That was a text from my sister-by-choice (mine, maybe not hers) Sara Capen Salomons this morning.
A little, I texted back, but I didn’t, not really. I mean, it was Easter this time last year, right? Chocolate bunnies, kids’ baskets?
But then she reminded me, Sara who has more soul than I ever will. This time last year, we couldn’t find Sal Pinna. Sal had been homeless for years — pretty much since he’d come to Connecticut in the ’90s. I’d met him in a writing class, and had following him for a story for WNPR on an innovative 100-day challenge to reduce chronic homelessness in the Hartford area.
This time last year, Sal was rattling around the streets after being kicked out of a shelter that, because their funding dried up, closed a no-freeze facility. Sal had been staying there and even though conditions weren’t awesome, it was home and he liked it and he didn’t understand why he couldn’t stay.
And he didn’t want to stay in any other shelters (he’d had run-ins at every single one), and so he was back on the streets. He couldn’t be convinced to come inside, not with texts, phone calls, or visits where we individually and as a group hounded him. So Sara brought him a big fluffy sleeping bag (that’s what people in the business call “harm reduction”) and we hoped for…well, something good.
Sal had been disappointed so many times, and so had we, his Greek chorus.
And then came Easter weekend, and Sal wasn’t answering his phone. So Team Sal started calling everyone we could think of, but no one had seen him, and I tried to get my mind around the idea that the story I was writing was going to have a really horrible ending.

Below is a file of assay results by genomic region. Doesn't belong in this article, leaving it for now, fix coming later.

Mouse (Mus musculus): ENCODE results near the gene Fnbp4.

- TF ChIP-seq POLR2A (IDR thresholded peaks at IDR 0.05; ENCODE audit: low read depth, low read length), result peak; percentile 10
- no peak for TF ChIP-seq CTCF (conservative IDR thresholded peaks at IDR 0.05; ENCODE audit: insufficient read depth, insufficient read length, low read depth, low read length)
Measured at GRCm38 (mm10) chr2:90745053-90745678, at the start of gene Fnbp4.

This was Sal, the irascible, can-do, lovable man who loved Batman, and whose crime was bad luck and a few fistfights when he felt backed into a corner.
You know how this ends. Sal didn’t die. His battery did and so he wasn’t answered his phone because he couldn’t. And then a few weeks later we were all hugging on a Hartford street corner because through that 100-day challenge, Sal got an apartment.
And then we were all meeting for doughnuts in his mostly-bare apartment (though through the good work of Sara, furniture came pretty quickly) where he leaned his battered backpack in a corner to remind himself, he said, of where he’d been.
Sal is still housed. He just signed another year’s lease. Connecticut has effectively ended homelessness among veterans, both those who have been homeless for a long time, and those who haven’t. Dedicated people are building an emergency response system where the incidences of homelessness are brief, and non-reoccurring. And I’ve been on the front row, watching it all.
This morning, I texted Sal about last Easter, and he answered, “Well, my phone is alive as well as I.” So I texted back that he was a lovable asshole, to which he texted, “You’re welcome.”
So Happy Easter. Happy everything. Thinking back on where we are with our most vulnerable residents in Connecticut, it really is a good Friday.